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How to show TWO Citizenship on I-130/G-325A

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My wife was born in Ukraine, she has citizenship from Ukraine. And she also recently gained citizenship of Turkey, since we have been living in Turkey for the last five years.

Does anyone have any idea as to how to fill out the I-130/G-325A docs in regards to this?

Do I basically write down "Ukraine/Turkey" at the citizenship/nationality section of G-325A?

Thanks!!

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My wife was born in Ukraine, she has citizenship from Ukraine. And she also recently gained citizenship of Turkey, since we have been living in Turkey for the last five years.

Does anyone have any idea as to how to fill out the I-130/G-325A docs in regards to this?

Do I basically write down "Ukraine/Turkey" at the citizenship/nationality section of G-325A?

Thanks!!

Are you sure your wife have 2 citizenships??? As Ukraine doesn't recognize dual citizenship.

I would write Turkey, since this is ultimately where you will have an interview, and this is the latest citizenship she received. Also make sure that your wife will need to obtain a Police Certificate from Ukraine as well for the interview.


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"Trust in the LORD with all your heart and lean not on your own understanding; in all your ways acknowledge him, and he will direct your paths." (Proverbs 3, 5-6)

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I had Irish and Swiss citizenship (Swiss by birth, Irish because I lived there all my adult life). I put Irish because I had no valid Swiss passport anymore and we lived in Ireland. That was fine, but they put Swiss on my visa because I guess birth citizenship is more important to them (nothing was said to me about it, I just discovered it when looking at the visa and later greencard).


Bye: Penguin

Me: Irish/ Swiss citizen, and now naturalised US citizen. Husband: USC; twin babies born Feb 08 in Ireland and a daughter in Feb 2010 in Arkansas who are all joint Irish/ USC. Did DCF (IR1) in 6 weeks via the Dublin, Ireland embassy and now living in Arkansas.

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Are you sure your wife have 2 citizenships??? As Ukraine doesn't recognize dual citizenship.

I would write Turkey, since this is ultimately where you will have an interview, and this is the latest citizenship she received. Also make sure that your wife will need to obtain a Police Certificate from Ukraine as well for the interview.

Can I ask, why would my wife need to obtain a police certificate from Ukraine, IF we have been living in Turkey for several years, that she is a Turkish citizen and that she will be entering the interview at the US Embassy in Ankara/Turkey?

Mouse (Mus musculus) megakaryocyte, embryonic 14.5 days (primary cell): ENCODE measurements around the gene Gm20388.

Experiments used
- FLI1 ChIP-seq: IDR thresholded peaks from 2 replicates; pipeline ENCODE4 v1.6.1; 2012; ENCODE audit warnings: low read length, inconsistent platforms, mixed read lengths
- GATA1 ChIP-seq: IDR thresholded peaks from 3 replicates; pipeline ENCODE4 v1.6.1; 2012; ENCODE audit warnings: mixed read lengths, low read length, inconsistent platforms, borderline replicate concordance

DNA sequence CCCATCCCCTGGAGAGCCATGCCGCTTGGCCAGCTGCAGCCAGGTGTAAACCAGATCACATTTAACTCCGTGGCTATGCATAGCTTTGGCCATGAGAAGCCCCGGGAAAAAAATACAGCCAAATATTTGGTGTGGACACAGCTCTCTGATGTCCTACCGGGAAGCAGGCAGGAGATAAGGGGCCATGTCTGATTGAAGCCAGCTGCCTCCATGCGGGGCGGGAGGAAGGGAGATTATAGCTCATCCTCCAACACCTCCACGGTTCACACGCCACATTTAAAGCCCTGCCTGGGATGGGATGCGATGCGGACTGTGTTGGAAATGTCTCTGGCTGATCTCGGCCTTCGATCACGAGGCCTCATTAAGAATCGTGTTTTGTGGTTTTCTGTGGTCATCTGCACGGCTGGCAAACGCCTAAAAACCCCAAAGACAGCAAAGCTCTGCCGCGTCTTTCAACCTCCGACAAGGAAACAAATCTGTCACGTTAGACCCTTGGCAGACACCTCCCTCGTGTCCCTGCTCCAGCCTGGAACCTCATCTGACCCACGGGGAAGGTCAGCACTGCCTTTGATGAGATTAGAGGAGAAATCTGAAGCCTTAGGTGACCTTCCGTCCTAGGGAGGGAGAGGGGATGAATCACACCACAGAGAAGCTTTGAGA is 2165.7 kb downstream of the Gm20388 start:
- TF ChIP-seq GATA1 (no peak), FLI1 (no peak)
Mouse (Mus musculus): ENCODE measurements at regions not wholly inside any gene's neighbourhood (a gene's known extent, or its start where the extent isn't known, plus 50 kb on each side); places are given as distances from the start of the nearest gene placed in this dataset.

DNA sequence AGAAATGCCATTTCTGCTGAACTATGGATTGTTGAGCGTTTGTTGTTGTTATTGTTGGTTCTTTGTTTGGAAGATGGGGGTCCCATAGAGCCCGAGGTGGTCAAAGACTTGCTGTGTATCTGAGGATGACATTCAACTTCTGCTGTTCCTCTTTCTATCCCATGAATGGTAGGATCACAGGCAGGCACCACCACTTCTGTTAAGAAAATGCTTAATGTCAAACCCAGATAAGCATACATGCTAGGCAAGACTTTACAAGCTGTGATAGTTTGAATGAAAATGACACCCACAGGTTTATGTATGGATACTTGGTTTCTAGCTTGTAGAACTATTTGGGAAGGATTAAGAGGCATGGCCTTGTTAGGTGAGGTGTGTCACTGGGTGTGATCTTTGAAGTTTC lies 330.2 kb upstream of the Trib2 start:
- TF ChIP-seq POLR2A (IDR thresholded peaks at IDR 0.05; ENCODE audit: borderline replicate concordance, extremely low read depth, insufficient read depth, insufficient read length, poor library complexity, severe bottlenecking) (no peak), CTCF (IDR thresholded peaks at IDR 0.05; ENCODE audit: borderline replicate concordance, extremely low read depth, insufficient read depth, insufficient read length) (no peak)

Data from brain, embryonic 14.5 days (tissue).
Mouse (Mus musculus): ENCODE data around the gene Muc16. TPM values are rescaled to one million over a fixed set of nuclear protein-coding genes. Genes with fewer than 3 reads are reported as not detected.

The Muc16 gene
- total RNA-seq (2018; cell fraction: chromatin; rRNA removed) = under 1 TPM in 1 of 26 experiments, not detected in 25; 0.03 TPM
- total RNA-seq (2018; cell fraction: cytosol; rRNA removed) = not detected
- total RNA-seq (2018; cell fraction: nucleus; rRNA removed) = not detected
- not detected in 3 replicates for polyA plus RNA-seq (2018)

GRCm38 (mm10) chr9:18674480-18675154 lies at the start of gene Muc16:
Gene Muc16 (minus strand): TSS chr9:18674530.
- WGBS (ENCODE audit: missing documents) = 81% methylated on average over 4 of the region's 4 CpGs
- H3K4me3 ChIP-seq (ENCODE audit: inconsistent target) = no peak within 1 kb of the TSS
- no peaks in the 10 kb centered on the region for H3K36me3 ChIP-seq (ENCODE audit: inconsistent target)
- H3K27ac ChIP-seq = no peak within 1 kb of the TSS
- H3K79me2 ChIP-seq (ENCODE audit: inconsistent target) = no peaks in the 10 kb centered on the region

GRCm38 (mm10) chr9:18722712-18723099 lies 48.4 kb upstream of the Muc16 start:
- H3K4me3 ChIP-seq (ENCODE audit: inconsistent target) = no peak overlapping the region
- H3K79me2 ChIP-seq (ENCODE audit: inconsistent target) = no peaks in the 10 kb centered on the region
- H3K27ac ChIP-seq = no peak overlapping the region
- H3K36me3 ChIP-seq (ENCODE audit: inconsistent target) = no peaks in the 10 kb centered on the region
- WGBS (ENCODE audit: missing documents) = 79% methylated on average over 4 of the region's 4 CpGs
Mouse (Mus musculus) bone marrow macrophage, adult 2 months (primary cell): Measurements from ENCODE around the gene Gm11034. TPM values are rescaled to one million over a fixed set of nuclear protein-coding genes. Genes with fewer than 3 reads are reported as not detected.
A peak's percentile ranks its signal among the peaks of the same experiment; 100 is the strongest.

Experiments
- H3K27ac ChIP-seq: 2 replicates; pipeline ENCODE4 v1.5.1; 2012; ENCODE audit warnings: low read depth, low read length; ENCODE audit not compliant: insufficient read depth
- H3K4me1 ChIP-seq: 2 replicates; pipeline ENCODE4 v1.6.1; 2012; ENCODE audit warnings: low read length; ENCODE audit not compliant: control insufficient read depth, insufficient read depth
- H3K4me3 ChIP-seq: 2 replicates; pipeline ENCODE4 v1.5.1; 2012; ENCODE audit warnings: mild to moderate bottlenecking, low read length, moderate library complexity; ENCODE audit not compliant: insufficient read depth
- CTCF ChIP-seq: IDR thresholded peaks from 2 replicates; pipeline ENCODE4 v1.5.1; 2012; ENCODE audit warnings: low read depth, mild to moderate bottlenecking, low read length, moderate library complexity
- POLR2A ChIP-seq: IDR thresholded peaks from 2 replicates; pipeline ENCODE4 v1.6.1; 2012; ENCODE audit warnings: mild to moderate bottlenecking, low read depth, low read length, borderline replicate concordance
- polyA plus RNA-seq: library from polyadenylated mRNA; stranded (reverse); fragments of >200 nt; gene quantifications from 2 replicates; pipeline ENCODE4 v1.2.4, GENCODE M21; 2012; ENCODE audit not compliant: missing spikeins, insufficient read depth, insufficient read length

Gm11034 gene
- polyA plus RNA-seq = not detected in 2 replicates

Correct/Pravda :) My wife has 2 citizenships. She is Ukrainian, and we have been living in Turkey for the last 4 yrs, because I am (USC) originally a Turkish citizen, so we were originally staying and living in Turkey, and that is why we applied and got a Turkish cit'ship for her.

It is true that Ukraine does not recognize dual citizenship, and US does not recognize, either. But I myself am a citizen of both Turkey and US.

(Additionally, our 3.5 yr old son is a citizen of Ukraine, Turkey and US! Kinda like James Bond lol)

However, every law and citizenship to its own. I know that US laws does not see dual citizenship as a problem, judging by the US Ankara/Turkey embassy website.

It is just a matter of how to mention/fill out on immigrant visa docs (I-130/G-325A) as far as I can see.

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Can I ask, why would my wife need to obtain a police certificate from Ukraine, IF we have been living in Turkey for several years, that she is a Turkish citizen and that she will be entering the interview at the US Embassy in Ankara/Turkey?

Correct/Pravda :) My wife has 2 citizenships. She is Ukrainian, and we have been living in Turkey for the last 4 yrs, because I am (USC) originally a Turkish citizen, so we were originally staying and living in Turkey, and that is why we applied and got a Turkish cit'ship for her.

It is true that Ukraine does not recognize dual citizenship, and US does not recognize, either. But I myself am a citizen of both Turkey and US.

(Additionally, our 3.5 yr old son is a citizen of Ukraine, Turkey and US! Kinda like James Bond lol)

However, every law and citizenship to its own. I know that US laws does not see dual citizenship as a problem, judging by the US Ankara/Turkey embassy website.